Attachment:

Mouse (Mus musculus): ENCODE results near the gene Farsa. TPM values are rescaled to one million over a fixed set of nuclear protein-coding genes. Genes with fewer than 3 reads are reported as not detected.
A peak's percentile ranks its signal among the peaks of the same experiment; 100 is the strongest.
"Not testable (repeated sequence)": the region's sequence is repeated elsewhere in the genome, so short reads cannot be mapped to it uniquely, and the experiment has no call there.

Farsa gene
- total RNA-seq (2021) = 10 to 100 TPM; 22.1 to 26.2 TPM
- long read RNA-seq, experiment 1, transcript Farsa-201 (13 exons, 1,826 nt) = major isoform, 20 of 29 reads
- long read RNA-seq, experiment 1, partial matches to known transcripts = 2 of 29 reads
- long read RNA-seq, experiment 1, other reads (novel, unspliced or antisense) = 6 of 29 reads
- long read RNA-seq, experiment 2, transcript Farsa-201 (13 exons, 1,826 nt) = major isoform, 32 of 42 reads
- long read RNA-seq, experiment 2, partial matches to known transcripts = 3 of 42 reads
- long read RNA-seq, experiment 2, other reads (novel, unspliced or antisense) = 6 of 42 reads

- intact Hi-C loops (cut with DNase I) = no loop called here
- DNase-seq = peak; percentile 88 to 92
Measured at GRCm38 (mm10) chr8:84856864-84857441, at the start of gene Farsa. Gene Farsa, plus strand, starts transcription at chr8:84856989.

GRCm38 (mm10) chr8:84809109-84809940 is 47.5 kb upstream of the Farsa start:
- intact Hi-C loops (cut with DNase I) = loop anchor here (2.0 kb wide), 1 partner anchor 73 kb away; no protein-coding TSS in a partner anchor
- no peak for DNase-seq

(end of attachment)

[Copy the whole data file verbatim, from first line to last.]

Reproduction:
Mouse (Mus musculus): ENCODE results near the gene Farsa. TPM values are rescaled to one million over a fixed set of nuclear protein-coding genes. Genes with fewer than 3 reads are reported as not detected.
A peak's percentile ranks its signal among the peaks of the same experiment; 100 is the strongest.
"Not testable (repeated sequence)": the region's sequence is repeated elsewhere in the genome, so short reads cannot be mapped to it uniquely, and the experiment has no call there.

Farsa gene
- total RNA-seq (2021) = 10 to 100 TPM; 22.1 to 26.2 TPM
- long read RNA-seq, experiment 1, transcript Farsa-201 (13 exons, 1,826 nt) = major isoform, 20 of 29 reads
- long read RNA-seq, experiment 1, partial matches to known transcripts = 2 of 29 reads
- long read RNA-seq, experiment 1, other reads (novel, unspliced or antisense) = 6 of 29 reads
- long read RNA-seq, experiment 2, transcript Farsa-201 (13 exons, 1,826 nt) = major isoform, 32 of 42 reads
- long read RNA-seq, experiment 2, partial matches to known transcripts = 3 of 42 reads
- long read RNA-seq, experiment 2, other reads (novel, unspliced or antisense) = 6 of 42 reads

- intact Hi-C loops (cut with DNase I) = no loop called here
- DNase-seq = peak; percentile 88 to 92
Measured at GRCm38 (mm10) chr8:84856864-84857441, at the start of gene Farsa. Gene Farsa, plus strand, starts transcription at chr8:84856989.

GRCm38 (mm10) chr8:84809109-84809940 is 47.5 kb upstream of the Farsa start:
- intact Hi-C loops (cut with DNase I) = loop anchor here (2.0 kb wide), 1 partner anchor 73 kb away; no protein-coding TSS in a partner anchor
- no peak for DNase-seq